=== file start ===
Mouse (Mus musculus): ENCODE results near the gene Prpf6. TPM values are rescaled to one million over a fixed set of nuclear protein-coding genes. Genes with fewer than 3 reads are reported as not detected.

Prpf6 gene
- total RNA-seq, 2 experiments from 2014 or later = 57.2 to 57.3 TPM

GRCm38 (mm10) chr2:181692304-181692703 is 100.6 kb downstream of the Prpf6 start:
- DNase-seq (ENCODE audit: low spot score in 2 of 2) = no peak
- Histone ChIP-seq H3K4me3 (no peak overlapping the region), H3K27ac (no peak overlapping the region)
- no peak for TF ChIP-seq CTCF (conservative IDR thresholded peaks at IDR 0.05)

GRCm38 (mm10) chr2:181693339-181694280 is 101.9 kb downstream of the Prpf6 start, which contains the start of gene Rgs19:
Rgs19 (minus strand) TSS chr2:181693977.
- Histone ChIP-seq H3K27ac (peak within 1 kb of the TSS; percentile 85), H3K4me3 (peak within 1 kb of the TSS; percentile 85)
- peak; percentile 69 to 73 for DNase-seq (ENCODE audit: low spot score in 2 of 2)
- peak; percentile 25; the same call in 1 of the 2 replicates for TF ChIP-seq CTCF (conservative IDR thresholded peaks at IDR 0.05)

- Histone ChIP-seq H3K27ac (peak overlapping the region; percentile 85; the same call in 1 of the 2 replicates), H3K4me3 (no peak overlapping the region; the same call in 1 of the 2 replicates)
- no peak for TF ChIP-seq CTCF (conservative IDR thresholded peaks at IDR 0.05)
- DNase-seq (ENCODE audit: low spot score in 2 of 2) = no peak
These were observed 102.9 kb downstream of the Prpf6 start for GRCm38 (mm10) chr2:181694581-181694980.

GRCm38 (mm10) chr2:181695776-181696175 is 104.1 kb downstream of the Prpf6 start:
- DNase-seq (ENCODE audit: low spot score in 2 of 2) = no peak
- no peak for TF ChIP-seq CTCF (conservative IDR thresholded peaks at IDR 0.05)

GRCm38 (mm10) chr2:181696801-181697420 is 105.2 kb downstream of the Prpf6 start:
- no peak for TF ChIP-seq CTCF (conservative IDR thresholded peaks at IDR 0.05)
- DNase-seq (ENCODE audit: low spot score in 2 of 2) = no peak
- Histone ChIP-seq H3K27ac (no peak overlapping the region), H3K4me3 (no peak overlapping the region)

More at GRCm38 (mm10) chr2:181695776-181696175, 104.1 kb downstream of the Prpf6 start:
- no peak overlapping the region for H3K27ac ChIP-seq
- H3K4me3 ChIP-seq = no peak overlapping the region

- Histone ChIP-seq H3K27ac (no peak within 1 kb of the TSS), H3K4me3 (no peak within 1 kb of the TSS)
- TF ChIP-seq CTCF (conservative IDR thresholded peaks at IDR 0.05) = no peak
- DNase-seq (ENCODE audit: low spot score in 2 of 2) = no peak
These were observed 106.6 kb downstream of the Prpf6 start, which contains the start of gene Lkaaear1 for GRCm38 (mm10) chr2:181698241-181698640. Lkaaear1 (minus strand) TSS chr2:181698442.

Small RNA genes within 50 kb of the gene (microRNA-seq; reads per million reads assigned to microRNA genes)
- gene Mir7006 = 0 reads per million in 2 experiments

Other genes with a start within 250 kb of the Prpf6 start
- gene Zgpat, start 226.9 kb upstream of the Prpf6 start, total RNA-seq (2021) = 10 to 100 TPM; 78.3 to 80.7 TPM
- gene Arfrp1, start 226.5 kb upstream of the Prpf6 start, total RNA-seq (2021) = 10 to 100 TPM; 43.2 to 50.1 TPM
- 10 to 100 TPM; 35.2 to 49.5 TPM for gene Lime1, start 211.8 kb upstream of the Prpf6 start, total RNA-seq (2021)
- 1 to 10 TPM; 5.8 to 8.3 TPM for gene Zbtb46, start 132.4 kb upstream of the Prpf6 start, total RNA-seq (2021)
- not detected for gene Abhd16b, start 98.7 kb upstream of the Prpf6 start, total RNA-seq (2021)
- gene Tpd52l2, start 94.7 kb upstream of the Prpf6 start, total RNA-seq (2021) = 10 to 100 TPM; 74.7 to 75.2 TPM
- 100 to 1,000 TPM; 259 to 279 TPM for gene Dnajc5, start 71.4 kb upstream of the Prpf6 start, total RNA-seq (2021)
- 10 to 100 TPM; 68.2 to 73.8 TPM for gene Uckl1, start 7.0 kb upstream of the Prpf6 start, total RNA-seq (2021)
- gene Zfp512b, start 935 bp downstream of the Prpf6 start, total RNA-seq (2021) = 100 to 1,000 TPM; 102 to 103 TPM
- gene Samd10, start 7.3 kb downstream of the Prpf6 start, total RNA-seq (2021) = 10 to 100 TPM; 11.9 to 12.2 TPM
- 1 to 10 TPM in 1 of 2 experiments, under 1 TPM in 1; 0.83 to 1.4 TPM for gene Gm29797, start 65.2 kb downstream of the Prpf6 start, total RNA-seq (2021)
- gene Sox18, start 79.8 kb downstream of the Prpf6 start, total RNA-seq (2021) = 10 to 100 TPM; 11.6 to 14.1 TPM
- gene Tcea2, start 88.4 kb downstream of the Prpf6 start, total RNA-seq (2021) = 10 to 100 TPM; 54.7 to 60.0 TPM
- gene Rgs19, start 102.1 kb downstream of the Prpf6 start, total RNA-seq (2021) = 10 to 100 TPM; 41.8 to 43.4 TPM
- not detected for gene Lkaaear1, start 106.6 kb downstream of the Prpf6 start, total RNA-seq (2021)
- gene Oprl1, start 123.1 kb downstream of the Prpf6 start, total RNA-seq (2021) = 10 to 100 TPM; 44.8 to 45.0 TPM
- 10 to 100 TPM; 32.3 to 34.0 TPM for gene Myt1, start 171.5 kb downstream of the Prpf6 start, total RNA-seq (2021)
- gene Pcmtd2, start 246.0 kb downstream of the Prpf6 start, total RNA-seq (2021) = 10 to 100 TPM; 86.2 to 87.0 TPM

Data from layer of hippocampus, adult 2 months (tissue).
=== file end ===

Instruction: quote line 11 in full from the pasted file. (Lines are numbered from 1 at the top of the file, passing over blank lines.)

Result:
- peak; percentile 69 to 73 for DNase-seq (ENCODE audit: low spot score in 2 of 2)